Recording

Learning to Record Acoustic Instruments - RODE TF-5 and Harp with Riley Johnson

In this week’s Sound for Video Session, I put my very first efforts at recording acoustic harp on display to illustrate that the best learning happens when you do a bit of research, then go try to do it yourself.

Hear more of Riley Johnson’s music over at Bandcamp.

Please consider my sound, post processing, and recording classes.

Gear used to record this episode:

RODE TF-5 Cardioid Condenser Microphone - Used to record the reverb dialogue sample

Amazon

B&H

Shure SM7B Dynamic Broadcast Microphone - My voiceover

Amazon

B&H

Sound Devices 633 Audio Recorder

B&H

Copyright 2019 by Curtis Judd

Ethics statement: Some of the links above are affiliate links which means that if you click on them and buy, I get a small commission. You don't pay more by clicking these links than if you just went to the retailer’s web site on your own. I use the proceeds to buy additional gear to review and help you improve your sound, lighting, and video. Thanks for your support!

Record Live Event Sound from a Mixing Board

How do you record sound from a mixing board at a live event? Here are the basics!

Recorders I’ve used and that can record line level from a mixing board (links to B&H, Amazon, or DVeStore):

Zoom H4n Pro (use 1/4” input only)
Zoom H5 (use 1/4” input only)
Zoom H6 (use 1/4” input only)
Tascam DR-60DmkII
Tascam DR-70D
Tascam DR-701D
Zoom F4 (use 1/4” input only)
Zoom F8 (use 1/4” input only)
Sound Devices MixPre-3
Sound Devices MixPre-6
Sound Devices MixPre-10T
Sound Devices 633

1/4” to 1/4” TRS Cable

XLR Female to 1/4” TRS Cable (XLR connects to mixing board, 1/4” to your recorder. Good choice for Zoom recorders)

XLR to XLR Cable (do NOT use this cable for Zoom recorders)

RCA to 1/4” TS Cable

Anker USB A & C Battery Bank

Radial Engineering Ice Cube Line Isolator/Transformer (need 2 for stereo mixes, one for mono)

Blackmagic design Ursa Mini Pro Cinema Camera - used for the talking head shots in this episode

Sigma ART 24-70mm f/2.8 OS Lens (Canon EF Mount for the Ursa Mini Pro)

Panasonic GH5 - Used for some of the product shots

Panasonic 12-35mm f/2.8 OIS Lens - incredibly versatile lens that is on the GH5 most of the time

There are more sophisticated live show recording techniques. We discussed some of these with Mike Stranks here:

Copyright 2018 by Curtis Judd 

Music - MzA by Cary Judd, used with permission

Sound for Video Session: Recording Dialogue in Mono vs Stereo vs Surround

Should you record your dialogue audio in mono, stereo, or surround?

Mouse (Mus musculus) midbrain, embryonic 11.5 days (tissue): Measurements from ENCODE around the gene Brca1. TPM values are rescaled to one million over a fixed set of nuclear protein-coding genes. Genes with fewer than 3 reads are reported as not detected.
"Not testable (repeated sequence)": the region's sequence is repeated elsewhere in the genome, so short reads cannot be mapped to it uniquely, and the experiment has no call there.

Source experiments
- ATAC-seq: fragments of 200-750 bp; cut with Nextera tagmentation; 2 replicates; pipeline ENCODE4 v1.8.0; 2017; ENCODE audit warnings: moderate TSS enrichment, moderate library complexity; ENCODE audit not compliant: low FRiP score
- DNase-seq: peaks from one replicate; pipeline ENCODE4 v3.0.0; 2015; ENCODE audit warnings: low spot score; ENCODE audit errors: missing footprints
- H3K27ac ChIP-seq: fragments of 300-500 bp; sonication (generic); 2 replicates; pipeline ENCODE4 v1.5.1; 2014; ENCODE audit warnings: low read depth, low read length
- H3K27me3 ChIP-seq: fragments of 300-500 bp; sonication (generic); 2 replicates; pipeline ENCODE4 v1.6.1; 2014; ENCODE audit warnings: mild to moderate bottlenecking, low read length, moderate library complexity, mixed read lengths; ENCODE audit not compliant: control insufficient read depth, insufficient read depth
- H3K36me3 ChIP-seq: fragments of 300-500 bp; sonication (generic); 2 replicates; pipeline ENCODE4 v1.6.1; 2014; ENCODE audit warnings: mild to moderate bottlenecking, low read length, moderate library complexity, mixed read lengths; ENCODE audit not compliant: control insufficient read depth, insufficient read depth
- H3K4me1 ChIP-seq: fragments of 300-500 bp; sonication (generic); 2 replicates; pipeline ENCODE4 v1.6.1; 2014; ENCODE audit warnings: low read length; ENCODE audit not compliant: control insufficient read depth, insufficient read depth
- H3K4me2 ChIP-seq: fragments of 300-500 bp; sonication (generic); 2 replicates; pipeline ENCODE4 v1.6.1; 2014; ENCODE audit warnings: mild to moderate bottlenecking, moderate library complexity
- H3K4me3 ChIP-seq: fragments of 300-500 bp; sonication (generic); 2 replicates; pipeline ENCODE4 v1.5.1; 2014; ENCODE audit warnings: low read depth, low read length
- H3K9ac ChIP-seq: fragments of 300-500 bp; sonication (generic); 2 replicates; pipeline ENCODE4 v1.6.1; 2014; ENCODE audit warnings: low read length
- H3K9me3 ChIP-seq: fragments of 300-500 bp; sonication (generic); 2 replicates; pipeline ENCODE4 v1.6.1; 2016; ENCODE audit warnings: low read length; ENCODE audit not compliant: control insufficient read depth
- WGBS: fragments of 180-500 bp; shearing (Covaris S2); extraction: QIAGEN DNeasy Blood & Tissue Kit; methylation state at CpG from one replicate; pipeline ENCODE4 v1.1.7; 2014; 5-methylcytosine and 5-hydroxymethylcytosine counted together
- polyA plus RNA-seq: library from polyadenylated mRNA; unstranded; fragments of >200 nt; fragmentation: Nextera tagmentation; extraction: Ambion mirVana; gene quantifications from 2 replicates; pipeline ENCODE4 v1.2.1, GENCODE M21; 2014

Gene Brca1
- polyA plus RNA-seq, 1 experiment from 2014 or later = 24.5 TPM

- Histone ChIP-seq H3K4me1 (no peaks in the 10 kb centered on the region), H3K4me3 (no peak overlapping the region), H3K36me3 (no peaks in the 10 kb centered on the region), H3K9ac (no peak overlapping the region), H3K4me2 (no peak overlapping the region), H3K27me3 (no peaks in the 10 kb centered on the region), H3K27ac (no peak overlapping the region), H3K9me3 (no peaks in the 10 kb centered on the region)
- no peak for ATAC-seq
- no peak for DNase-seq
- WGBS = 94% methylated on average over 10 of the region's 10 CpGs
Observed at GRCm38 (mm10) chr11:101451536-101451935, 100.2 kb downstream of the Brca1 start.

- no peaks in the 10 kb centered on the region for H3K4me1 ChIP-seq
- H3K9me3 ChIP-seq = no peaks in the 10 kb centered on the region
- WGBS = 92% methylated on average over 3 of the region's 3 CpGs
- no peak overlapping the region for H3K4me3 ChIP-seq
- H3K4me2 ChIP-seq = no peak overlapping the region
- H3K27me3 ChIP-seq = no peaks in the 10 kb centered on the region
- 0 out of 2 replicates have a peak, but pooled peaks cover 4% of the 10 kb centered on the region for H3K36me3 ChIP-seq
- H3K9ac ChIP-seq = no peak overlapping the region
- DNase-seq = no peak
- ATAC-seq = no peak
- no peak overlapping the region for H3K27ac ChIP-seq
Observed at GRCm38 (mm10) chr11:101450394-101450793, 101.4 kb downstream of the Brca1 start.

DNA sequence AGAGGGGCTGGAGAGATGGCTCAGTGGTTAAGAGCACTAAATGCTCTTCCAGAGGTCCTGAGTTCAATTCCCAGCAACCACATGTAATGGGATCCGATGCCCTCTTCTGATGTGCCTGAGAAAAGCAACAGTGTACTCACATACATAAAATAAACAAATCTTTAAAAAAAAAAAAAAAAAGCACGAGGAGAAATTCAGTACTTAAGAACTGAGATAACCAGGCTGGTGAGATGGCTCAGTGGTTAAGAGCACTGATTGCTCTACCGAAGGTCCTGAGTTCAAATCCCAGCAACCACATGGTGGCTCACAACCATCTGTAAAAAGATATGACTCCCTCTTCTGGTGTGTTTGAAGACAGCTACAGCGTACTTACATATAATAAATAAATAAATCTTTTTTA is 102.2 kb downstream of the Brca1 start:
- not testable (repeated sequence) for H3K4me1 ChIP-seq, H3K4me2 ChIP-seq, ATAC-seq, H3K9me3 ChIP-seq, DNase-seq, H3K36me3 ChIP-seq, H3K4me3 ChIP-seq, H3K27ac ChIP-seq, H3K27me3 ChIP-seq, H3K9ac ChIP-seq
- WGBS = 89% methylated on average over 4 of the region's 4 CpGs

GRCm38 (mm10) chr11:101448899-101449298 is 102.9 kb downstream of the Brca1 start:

Short answer: Record dialogue in mono to save yourself a lot of headaches. You can still use a lavalier and a boom for each person, but in your final mix, generally just use one or the other mic (i.e., use the lavalier as the backup just in case the boom track has a problem for that particular dialogue line).

Why record mono? Phase issues are much more likely to arise in stereo and surround recordings. This can result in constructive or destructive interference - comb filtering. It doesn't sound good.

Huh? Are you serious? What about every movie that has been produced in stereo or surround in the last several decades? They actually record 99% of the dialogue in mono and then mix that into the overall stereo or surround mix. And in most cases, they mix the dialogue to the center front speaker in a surround mix or equally to both speakers (center) on a stereo mix.

Links for the articles we looked at on constructive and destructive interference as well as comb filtering:

https://www.nde-ed.org/EducationResources/HighSchool/Sound/interference.htm

http://www.phys.uconn.edu/~gibson/Notes/Section5_2/Sec5_2.htm

http://www.audioholics.com/loudspeaker-design/comb-filtering

Sound for Video Help Session: Noise Sources and Measuring

This week we spent a while talking about the potential sources of noise in audio recordings and how to measure it using Adobe Audition. When I first started recording audio, I didn't realize how important the recording location was to ensuring a clean recording. One of the biggest things you can do to reduce noise in your recording is to either find the right location or hang sound blankets (or any blanket that will dampen audio reflections off of the walls).

But here we also talk about signal chains and where noise can creep into your recording along that signal chain. While the noise performance of your microphone and preamplifier are important considerations, they're not the only consideration so don't stress too much about those. Make an informed decision before buying but then move on and don't stress if your noise floor sits at around -60dB.

Most of the new recorders and microphones will easily get you into this realm, even prosumer mics and recorders. Let me know if you have any specific questions on which may be a good fit for your particular situation.

Next week we'll cover options for reducing noise.

Interview with Location Sound Recordist Scott Vanderbilt

If you've ever wondered what its like to be a location sound recordist/mixer for film, here's an opportunity to get the perspective of Scott Vanderbilt. He records sound for feature and short films, commercials, and corporate pieces. He's based in Los Angeles and has some good insights for those trying to improve their sound recordings for film.